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Tuesday, 14 August 1906

Mr CONROY (Werriwa) .- Nothing could be more opposed to the true spirit of parliamentary government than for a moribund Parliament - and unquestionably this Parliament may be so described - to be called upon to deal with1 motions relating to the Tariff that may have the effect of unsettling trade and disturbing our commercial relations with other countries, and which, in the circumstances, cannot receive that consideration to which they would otherwise be entitled.

No one will deny that this Parliament is at present on its last legs, and that the Government are, as it were, simply " sparring for wind." The position would not be so serious as it appears if it were not that the Budget has not yet been dealt with, and that until it has, there can be no attempt to close the session. At the fag end of its life of three years, this| Parliament is asked to enter upon a discussion which, affecting as it does a mat>ter of vital principle, must give rise to serious divisions of opinion. It is' true that the motion before us at present relates to a very small part of the Tariff, but we have been told that another motion dealing with other manufactures, and particularly with the manufacture of harvesters, is to be brought forward. I invite the Government to say, even at this late stage, whether or not it is in consonance with any sound maxim of parliamentary government that we should now be asked to deal with this question. I say unhesitatingly that it is not. It is wrong that a party consisting of only fifteen or sixteen members, dominating another party of twenty-six or twenty-seven - -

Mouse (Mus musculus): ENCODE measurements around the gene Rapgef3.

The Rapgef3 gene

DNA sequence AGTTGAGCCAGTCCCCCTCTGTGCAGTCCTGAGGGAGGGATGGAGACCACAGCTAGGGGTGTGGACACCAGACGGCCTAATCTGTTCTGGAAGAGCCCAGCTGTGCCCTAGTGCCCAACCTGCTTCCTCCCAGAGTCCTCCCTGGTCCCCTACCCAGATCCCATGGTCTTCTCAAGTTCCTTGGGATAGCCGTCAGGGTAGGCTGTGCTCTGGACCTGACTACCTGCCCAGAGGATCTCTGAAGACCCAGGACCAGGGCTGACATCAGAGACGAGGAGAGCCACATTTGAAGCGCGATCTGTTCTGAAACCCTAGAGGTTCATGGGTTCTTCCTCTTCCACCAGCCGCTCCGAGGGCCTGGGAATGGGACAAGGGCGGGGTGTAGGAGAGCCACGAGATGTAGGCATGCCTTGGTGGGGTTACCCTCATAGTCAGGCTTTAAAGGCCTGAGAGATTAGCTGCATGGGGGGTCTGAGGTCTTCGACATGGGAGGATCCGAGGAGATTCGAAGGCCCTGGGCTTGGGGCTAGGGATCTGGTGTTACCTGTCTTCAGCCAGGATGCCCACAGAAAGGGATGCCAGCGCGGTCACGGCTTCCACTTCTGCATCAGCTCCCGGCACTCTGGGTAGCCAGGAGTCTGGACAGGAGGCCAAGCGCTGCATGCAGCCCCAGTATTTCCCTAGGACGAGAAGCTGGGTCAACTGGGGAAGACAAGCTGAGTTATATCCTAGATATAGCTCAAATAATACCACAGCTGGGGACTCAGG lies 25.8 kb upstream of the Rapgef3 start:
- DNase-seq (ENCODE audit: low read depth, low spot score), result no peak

Sir John Forrest - Then Ave do dominate them ? .

Mr CONROY - I have never said that the party in question dominates the Government. the TEMPORARY CHAIRMAN (Mr. Mauger). - The honorable member is departing from the question ' before the Chair, which does not relate to the domination of any one.

Mr CONROY - If you will only listen, Mr. Chairman, you will know that I have not finished mv speech.

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